December 19, 2005
By STEVE GRANT, Courant Staff Writer
South Park Inn is not some cozy bed-and-breakfast with fluffy down comforters and real maple syrup at breakfast. It is an inn of last resort, the kind of place where you'd be challenged to find two chairs that match, where sheets, pillowcases and blankets are whatever was donated lately.
And every night, the South Park Inn, on Main Street in Hartford, fills up with homeless men, women and children, fair weather and foul, Christmas Day or any other day. They are happy enough that the South Park Inn is there. There is nowhere else.
They get simple but filling meals, like macaroni and cheese or hamburgers, a bed for the night, a shower, a place to wash their clothes. If they have no money and no source of income, there is no charge. Others are charged a fee on a sliding scale based on their financial resources.
Always, the people who run South Park Inn just barely make do. The United Way, the state and the federal government, along with various foundations, corporations and individuals, provide the revenue for a budget of about $1.8 million a year. But in-kind contributions of food, goods and time are a considerable addition to that budget.
For example, 65 percent of the suppers served are donated and often served by civic groups, such as Boy Scout or church organizations, said John R. Ferrucci, the executive director. "You can imagine what those meals would cost," Ferrucci says. The organization, he added, is always looking for more servers.
There are some things the inn never has enough of: food, shampoo, toothbrushes, toothpaste, razors, deodorant, laundry detergent, nail clippers, disposable diapers, combs, brushes, blankets, sheets, pillowcases, underwear for men, women and children, flip-flops, towels, first aid supplies, sugar, coffee, tea, salt and pepper. The shelter has an entire wish list available.
And, of course, "money," Ferrucci adds, which can help with bus fare to job interviews and medical appointments and other needs.
Open since 1984, South Park Inn has served as many as 1,900 different people yearly. Lately, however, that figure has fallen to about 1,500 because people are finding it increasingly difficult to leave the shelter. Jobs are scarce, jobs with benefits even more scarce, and soaring property values have sent rents so high they are out of reach to many South Park clients.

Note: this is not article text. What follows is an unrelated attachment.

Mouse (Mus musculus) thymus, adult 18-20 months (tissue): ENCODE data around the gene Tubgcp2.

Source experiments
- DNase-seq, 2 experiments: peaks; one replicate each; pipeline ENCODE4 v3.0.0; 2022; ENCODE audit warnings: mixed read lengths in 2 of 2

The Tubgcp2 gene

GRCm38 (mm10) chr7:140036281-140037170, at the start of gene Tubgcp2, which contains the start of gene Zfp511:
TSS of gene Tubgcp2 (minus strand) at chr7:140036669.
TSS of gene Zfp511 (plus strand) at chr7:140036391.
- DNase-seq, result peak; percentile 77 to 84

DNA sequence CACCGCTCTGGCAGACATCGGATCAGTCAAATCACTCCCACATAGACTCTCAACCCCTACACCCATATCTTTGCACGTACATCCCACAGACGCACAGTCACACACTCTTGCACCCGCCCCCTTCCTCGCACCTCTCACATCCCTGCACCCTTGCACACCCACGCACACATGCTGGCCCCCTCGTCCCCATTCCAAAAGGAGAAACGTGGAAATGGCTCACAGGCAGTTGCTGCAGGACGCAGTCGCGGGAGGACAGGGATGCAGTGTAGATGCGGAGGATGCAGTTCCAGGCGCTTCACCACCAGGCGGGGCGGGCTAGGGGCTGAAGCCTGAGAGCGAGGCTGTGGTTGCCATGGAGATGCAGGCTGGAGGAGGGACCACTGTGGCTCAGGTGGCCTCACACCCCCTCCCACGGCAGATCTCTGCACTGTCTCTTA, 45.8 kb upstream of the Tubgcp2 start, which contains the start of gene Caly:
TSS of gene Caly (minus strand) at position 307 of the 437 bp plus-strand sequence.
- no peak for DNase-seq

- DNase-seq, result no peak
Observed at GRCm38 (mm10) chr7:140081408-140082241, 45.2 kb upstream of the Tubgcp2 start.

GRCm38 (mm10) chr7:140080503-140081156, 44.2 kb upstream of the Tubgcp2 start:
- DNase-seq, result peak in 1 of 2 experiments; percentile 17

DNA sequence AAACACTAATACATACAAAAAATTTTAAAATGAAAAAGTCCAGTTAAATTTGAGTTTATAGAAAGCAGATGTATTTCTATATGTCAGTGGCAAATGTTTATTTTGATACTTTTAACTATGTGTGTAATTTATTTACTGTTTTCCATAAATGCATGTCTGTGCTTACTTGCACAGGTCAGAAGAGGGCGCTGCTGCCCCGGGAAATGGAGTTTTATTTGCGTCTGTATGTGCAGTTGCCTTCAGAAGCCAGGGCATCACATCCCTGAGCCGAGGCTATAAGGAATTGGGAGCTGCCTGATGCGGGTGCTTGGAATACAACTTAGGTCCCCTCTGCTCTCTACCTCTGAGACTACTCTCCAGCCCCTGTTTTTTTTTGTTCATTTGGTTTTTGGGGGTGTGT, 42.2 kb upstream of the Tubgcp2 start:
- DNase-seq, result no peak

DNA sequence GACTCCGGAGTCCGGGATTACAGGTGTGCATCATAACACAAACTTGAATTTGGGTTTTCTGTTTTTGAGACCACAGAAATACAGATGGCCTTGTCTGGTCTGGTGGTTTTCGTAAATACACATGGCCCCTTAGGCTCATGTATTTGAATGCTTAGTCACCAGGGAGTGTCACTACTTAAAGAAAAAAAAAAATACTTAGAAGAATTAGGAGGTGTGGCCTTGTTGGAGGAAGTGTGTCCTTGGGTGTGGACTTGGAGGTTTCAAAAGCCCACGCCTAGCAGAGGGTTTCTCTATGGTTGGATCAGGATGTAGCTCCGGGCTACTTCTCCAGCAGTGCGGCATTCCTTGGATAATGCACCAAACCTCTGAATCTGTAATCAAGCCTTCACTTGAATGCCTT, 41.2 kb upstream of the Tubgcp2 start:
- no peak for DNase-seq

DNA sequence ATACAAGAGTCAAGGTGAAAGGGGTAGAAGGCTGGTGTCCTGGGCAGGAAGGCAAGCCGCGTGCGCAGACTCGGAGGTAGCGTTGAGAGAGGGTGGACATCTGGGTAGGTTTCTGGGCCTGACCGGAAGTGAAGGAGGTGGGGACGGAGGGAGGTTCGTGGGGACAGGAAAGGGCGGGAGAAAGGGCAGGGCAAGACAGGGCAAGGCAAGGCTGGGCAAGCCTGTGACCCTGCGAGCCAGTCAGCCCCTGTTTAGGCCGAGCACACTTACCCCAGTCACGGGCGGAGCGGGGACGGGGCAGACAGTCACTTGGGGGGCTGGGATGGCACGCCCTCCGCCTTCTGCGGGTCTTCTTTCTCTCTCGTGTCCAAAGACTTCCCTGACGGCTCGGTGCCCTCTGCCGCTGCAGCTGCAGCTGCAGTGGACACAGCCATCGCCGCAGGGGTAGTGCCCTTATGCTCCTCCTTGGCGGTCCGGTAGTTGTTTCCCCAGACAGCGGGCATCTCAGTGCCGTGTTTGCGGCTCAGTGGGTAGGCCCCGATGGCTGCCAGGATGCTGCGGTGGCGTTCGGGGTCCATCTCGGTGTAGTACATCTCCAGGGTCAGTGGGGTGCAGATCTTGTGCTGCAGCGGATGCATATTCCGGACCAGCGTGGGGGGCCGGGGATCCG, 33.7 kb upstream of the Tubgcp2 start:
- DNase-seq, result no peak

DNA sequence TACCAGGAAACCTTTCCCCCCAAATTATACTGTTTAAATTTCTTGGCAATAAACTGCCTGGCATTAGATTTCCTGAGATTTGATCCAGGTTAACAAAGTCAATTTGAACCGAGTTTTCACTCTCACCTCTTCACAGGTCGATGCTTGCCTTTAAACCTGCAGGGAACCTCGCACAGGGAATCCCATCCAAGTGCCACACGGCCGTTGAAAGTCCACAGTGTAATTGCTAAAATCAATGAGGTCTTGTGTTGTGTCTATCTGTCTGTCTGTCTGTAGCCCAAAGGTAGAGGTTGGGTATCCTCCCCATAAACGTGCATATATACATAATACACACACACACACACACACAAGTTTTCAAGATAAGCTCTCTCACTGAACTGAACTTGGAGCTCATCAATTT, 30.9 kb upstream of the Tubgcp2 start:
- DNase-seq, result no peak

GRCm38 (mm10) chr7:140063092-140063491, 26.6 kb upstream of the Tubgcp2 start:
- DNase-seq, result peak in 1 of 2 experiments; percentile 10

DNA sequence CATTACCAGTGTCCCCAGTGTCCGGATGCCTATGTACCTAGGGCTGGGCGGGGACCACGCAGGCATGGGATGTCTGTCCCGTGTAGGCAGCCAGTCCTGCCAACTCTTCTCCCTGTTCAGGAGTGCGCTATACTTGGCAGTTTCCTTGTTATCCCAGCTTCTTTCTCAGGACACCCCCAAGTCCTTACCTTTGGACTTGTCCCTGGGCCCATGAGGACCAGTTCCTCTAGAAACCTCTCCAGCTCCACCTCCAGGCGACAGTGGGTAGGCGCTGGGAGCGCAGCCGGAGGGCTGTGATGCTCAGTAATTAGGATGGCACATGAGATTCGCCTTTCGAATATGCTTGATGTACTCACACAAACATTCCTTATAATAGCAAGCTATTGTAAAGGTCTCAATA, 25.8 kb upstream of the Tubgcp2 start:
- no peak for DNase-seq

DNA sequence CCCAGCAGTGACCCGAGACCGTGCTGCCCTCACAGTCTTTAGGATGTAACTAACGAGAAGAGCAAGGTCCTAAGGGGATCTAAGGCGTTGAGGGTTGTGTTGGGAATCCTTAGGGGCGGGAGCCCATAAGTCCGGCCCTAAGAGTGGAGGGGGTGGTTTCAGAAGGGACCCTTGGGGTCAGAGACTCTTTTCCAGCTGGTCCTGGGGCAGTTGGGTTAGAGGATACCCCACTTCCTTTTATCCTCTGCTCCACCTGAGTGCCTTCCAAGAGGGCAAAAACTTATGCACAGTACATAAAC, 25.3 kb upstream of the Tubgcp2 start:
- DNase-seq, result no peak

"There are so many issues. It is increasingly difficult to move people from an emergency situation like this into a permanent housing situation," Ferrucci said.
South Park offers three programs. An emergency shelter, first opened in 1984, can accommodate up to 85 homeless men, women and children for short stays. The average stay at the moment is about two weeks, and since the inn opened it has served almost 30,000 different people.
"That's one thing I think people don't realize. They assume people occupying beds in places like this are the same people over and over again. And certainly there is a percentage of people here who are returns," Ferrucci said. "But there are lots of new people as well. When we say 30,000, we're saying 30,000 different individuals. These are not repeats."
Some people come for a few days and are never seen again. Others stay several weeks.
The inn also offers a transitional living program that houses as many as 33 men at a time. Last year, 89 different men were involved in the program, which provides temporary housing, in tiny cubicles, while clients seek work, job training or other help - many have addiction or mental health problems - that would enable them to move into permanent housing.
A third program called Plimpton House serves up to 35 homeless men and women who cannot live on their own because of mental illness or other serious limitations.
There are success stories.
Rose Eagen, a member of the organization's board of directors, said one client first took a bed in the emergency shelter, moved to the transitional program as he found work, then progressed to the Plimpton House as he prepared to rent an apartment of his own. He moved into an apartment about six months ago.
"I was around the day he moved and it was the first time he was ever going to live totally independently," she said. "He was so excited. I've never seen such joy and excitement. And he is still working and enjoying his apartment."
Reprinted with permission of the Hartford Courant.
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